Karnam Venkatesh

Directorate of Wheat Research, India

Title: Phenotypic characterization of EMS induced mutants in Wheat (Triticum aestivum L.)


Karnam Venkatesh has completed his MSc and PhD in Genetics (2005-2012) from Indian Agricultural Research Institute, New Delhi, and joined ARS of ICAR in 2010. Presently he is working as Scientist (Plant Breeding) at DWR, Karnal. His research areas include wheat genetic studies and wheat improvement for resource use efficiency especially ‘N’ use efficiency and is involved in development of superior wheat varieties for different cultivation conditions. He is PI of CRP-WHEAT funded project “Improving productivity of wheat through enhanced Nitrogen Use Efficiency”. He is acting as reviewer of a number of Indian and International journals, and involved in technical editing.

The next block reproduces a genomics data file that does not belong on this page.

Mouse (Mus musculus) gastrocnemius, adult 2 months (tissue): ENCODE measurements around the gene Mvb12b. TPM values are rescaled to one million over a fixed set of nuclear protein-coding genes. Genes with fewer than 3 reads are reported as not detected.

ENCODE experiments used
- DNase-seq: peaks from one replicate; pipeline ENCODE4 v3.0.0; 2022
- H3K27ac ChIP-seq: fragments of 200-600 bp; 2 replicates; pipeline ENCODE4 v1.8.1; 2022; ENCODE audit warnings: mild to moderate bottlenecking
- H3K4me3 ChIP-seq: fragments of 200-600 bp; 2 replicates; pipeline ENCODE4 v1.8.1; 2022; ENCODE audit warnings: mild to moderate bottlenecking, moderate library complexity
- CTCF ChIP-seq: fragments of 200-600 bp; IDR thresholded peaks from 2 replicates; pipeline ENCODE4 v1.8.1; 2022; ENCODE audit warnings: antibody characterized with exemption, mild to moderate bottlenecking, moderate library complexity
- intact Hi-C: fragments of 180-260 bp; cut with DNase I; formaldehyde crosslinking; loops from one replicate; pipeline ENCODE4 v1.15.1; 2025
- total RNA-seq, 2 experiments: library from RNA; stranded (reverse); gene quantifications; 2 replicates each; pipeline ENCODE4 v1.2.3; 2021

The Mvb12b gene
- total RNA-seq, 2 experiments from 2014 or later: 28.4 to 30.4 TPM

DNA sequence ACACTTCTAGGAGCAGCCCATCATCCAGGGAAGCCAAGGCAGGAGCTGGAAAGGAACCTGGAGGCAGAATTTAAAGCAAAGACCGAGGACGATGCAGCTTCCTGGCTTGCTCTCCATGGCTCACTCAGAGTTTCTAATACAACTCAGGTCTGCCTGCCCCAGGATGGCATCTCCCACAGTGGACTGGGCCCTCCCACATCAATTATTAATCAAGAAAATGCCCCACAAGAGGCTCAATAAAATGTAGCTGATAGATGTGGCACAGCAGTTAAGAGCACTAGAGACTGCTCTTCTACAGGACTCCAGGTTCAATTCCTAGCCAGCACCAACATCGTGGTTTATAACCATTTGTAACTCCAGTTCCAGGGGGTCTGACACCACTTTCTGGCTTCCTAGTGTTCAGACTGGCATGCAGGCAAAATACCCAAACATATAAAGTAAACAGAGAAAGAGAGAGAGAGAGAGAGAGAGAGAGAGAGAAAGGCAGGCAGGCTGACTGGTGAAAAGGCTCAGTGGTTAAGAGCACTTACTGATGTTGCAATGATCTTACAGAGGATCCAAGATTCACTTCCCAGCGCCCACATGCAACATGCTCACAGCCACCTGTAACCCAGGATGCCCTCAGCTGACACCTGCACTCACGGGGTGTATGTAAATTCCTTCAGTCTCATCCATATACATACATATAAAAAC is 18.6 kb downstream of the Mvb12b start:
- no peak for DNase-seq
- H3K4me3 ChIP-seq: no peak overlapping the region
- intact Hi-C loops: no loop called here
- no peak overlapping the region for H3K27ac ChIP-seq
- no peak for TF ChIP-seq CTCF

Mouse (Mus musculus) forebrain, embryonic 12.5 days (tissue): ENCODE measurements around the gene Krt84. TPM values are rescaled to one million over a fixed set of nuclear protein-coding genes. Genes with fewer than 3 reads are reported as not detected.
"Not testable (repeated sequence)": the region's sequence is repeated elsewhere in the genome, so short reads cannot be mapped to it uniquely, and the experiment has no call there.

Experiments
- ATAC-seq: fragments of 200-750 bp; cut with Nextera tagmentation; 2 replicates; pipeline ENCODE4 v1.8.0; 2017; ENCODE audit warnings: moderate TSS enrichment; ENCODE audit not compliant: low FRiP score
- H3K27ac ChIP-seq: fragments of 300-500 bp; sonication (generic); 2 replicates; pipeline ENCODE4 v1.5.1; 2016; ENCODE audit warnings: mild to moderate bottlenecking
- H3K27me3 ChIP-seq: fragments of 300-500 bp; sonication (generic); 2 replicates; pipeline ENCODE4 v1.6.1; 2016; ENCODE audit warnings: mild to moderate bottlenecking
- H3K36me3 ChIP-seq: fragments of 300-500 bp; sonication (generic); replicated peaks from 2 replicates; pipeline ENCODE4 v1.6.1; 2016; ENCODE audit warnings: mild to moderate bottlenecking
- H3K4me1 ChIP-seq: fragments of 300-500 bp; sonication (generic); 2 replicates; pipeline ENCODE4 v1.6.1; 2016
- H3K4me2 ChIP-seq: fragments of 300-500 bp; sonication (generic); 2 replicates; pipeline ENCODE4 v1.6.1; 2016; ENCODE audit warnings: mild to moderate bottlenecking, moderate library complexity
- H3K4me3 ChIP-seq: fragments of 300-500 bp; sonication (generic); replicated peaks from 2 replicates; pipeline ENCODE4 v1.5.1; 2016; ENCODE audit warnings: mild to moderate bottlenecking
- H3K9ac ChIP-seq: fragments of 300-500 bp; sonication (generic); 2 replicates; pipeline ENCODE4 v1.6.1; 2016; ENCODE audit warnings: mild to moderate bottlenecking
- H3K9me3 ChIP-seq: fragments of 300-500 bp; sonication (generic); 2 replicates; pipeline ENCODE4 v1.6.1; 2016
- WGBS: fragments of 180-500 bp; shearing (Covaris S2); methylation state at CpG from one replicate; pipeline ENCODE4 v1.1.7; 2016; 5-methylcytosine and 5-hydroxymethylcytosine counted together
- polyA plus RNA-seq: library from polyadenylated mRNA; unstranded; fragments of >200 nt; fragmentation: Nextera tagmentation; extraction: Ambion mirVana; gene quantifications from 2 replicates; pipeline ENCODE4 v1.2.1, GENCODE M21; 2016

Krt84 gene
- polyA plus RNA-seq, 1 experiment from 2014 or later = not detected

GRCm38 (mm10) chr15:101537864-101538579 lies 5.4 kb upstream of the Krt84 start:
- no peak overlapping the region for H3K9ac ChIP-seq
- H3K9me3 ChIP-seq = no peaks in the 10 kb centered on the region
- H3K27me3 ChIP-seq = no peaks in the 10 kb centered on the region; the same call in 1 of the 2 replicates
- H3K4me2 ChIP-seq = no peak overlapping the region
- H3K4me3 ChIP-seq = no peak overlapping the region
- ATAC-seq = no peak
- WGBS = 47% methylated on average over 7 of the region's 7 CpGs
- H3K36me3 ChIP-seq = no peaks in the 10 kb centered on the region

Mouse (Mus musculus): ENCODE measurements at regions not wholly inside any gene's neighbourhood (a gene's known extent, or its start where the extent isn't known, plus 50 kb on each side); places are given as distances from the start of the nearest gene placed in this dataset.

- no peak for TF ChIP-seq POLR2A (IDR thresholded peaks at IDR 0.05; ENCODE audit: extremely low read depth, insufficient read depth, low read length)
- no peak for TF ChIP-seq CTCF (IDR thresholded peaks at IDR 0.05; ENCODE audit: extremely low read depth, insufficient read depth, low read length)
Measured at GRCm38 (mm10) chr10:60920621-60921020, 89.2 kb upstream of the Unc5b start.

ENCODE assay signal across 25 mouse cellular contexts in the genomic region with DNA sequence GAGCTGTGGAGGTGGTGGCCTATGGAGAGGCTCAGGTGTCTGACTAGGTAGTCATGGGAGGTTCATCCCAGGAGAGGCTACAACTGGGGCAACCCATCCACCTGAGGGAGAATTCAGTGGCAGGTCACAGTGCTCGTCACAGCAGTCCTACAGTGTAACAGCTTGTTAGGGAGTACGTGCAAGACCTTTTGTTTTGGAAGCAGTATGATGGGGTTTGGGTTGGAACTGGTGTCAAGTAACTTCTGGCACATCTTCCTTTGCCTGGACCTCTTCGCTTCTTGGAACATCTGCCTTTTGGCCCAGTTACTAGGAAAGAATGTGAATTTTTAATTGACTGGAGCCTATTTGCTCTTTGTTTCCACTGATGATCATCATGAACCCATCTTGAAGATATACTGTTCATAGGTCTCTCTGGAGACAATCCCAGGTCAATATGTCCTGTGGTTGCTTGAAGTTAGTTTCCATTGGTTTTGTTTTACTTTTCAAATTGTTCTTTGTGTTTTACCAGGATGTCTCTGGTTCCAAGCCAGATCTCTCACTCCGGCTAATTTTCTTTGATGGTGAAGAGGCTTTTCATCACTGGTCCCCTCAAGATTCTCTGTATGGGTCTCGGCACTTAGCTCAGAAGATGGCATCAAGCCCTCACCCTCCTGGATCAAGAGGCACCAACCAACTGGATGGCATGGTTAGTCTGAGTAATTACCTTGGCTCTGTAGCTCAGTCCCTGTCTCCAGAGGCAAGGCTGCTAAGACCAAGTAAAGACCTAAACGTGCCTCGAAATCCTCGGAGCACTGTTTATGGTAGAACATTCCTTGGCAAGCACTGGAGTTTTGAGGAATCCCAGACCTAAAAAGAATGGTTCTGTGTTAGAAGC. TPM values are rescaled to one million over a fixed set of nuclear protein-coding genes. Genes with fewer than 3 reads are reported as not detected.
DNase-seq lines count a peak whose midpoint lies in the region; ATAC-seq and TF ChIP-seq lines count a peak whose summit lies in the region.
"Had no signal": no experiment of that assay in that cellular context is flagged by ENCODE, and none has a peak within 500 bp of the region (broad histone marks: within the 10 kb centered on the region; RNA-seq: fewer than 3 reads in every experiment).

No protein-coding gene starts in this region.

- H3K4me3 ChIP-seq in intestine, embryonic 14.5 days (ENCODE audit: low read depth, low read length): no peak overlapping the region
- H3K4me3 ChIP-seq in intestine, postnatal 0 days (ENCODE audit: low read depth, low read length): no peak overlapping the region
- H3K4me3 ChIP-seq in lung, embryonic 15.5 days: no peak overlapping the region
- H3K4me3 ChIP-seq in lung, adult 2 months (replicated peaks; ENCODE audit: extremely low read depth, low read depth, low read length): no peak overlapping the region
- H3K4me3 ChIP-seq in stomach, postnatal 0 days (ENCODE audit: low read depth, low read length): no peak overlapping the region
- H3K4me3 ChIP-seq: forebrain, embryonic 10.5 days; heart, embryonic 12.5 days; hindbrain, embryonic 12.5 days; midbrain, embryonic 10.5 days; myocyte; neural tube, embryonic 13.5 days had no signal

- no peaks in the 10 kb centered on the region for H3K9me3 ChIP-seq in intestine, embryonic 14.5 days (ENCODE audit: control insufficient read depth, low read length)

A large number of reports of successful use of mutant phenotypes in deciphering the functional basis of a large number of genes in model plant species, Arabidopsis thaliana has demonstrated the important role of mutant phenotypes in functional genomics. The latest developments in the field of wheat research such as wheat genome sequencing consortium would be opening up new avenues for wheat functional genomics. A new reverse genetics approach, TILLING (Targeting Induced Local Lesions In Genomes) offers a great opportunity in creating novel variability in crop species. Availability of mutant lines for various traits of importance in wheat would serve as an important component in understanding the functional and regulatory basis of genes. In this direction a new mutant population of Indian wheat cultivar DPW-621-50 derived through 0.7 % ethyl methanesulfonate (EMS) treatment was developed to establish a TILLING platform at DWR, Karnal. In the present study a sub set of 600 M2 plants were characterized for altered phenotypes in the field based on IPGRI wheat phenotype descriptors at vegetative stage, at heading, at maturity and after harvesting for grain and threshability characters. A significant variation in plant height, tiller number, growth habit and spike features were also observed. The plant height varied from ultra-dwarf (15 cm) to normal semi dwarfs (90 cm) whereas spike length was ranged from 2cm to 18 cm. Variations for grain size, shape and colour of the grain were observed. The most frequently observed phenotype was low/partial fertility followed by unfilled/ shrivelled grains. Appearance of more than one type of abnormalities on a single M2 plant was largely observed. In conclusion the study identified altered phenotypes for a large number of traits which could find a possible role in breeding for wheat improvement in addition to serving the process of understanding the functional basis of genes. Several of the favourable phenotypes such as openness of spikelet’s could possibly find a role in hybrid wheat development and high tillering, high spike length, high grain number could be of great use in breeding for yield enhancement.

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